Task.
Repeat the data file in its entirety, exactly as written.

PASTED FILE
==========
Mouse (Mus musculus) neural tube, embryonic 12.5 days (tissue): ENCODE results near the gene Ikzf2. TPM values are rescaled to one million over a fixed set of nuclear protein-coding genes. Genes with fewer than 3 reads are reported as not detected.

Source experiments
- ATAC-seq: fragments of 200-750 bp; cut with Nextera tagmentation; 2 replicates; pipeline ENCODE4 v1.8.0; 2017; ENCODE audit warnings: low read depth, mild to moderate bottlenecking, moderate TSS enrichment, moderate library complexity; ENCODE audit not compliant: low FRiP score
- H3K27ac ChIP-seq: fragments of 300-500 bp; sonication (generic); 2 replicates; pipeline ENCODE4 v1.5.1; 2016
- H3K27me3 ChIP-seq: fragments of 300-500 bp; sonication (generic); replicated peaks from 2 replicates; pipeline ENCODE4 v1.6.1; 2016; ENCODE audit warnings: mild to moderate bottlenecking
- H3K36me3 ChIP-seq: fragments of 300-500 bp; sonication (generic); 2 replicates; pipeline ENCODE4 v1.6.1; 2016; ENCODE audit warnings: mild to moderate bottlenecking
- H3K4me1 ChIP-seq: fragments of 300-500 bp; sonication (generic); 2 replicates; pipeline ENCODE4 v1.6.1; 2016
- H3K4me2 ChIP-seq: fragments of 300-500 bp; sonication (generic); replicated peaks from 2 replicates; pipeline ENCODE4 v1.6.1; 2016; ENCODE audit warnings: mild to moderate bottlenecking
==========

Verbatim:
Mouse (Mus musculus) neural tube, embryonic 12.5 days (tissue): ENCODE results near the gene Ikzf2. TPM values are rescaled to one million over a fixed set of nuclear protein-coding genes. Genes with fewer than 3 reads are reported as not detected.

Source experiments
- ATAC-seq: fragments of 200-750 bp; cut with Nextera tagmentation; 2 replicates; pipeline ENCODE4 v1.8.0; 2017; ENCODE audit warnings: low read depth, mild to moderate bottlenecking, moderate TSS enrichment, moderate library complexity; ENCODE audit not compliant: low FRiP score
- H3K27ac ChIP-seq: fragments of 300-500 bp; sonication (generic); 2 replicates; pipeline ENCODE4 v1.5.1; 2016
- H3K27me3 ChIP-seq: fragments of 300-500 bp; sonication (generic); replicated peaks from 2 replicates; pipeline ENCODE4 v1.6.1; 2016; ENCODE audit warnings: mild to moderate bottlenecking
- H3K36me3 ChIP-seq: fragments of 300-500 bp; sonication (generic); 2 replicates; pipeline ENCODE4 v1.6.1; 2016; ENCODE audit warnings: mild to moderate bottlenecking
- H3K4me1 ChIP-seq: fragments of 300-500 bp; sonication (generic); 2 replicates; pipeline ENCODE4 v1.6.1; 2016
- H3K4me2 ChIP-seq: fragments of 300-500 bp; sonication (generic); replicated peaks from 2 replicates; pipeline ENCODE4 v1.6.1; 2016; ENCODE audit warnings: mild to moderate bottlenecking